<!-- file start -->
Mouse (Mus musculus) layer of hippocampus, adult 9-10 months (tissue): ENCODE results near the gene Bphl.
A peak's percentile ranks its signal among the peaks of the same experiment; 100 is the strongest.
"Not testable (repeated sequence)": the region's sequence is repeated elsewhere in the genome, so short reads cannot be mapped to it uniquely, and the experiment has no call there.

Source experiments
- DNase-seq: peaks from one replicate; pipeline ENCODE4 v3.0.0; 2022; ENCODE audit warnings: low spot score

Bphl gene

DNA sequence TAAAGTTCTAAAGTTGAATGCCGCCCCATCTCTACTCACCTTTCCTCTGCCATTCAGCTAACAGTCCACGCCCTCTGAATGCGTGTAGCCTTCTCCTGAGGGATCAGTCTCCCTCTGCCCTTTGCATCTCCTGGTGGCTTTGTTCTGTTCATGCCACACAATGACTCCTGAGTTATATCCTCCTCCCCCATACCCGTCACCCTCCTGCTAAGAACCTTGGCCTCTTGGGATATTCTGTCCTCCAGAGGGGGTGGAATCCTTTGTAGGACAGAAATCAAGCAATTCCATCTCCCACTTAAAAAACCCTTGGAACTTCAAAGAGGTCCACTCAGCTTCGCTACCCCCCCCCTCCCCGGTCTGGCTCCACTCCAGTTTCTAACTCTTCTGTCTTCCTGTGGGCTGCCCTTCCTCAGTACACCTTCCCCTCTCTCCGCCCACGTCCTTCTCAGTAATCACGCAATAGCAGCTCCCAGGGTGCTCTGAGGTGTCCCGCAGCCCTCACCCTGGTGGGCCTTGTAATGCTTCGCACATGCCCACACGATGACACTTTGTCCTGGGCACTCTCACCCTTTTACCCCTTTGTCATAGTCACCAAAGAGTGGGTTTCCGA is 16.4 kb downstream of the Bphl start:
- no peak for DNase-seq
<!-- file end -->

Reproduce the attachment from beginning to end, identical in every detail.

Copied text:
Mouse (Mus musculus) layer of hippocampus, adult 9-10 months (tissue): ENCODE results near the gene Bphl.
A peak's percentile ranks its signal among the peaks of the same experiment; 100 is the strongest.
"Not testable (repeated sequence)": the region's sequence is repeated elsewhere in the genome, so short reads cannot be mapped to it uniquely, and the experiment has no call there.

Source experiments
- DNase-seq: peaks from one replicate; pipeline ENCODE4 v3.0.0; 2022; ENCODE audit warnings: low spot score

Bphl gene

DNA sequence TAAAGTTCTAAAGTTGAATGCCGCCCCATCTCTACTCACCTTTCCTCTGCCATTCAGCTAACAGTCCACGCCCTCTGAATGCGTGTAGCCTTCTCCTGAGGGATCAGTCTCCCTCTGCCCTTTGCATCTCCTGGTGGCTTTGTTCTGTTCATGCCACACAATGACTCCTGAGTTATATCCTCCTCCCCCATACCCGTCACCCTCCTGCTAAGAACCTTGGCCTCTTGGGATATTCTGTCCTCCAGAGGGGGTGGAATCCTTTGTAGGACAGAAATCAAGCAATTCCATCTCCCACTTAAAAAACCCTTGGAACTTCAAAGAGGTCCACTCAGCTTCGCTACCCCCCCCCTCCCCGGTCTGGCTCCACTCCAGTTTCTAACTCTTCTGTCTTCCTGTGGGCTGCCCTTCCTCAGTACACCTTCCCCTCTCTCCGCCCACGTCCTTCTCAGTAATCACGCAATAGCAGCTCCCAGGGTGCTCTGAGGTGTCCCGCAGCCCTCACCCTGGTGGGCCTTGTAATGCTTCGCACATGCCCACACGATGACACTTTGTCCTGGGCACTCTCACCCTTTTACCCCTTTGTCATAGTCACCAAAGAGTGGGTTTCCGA is 16.4 kb downstream of the Bphl start:
- no peak for DNase-seq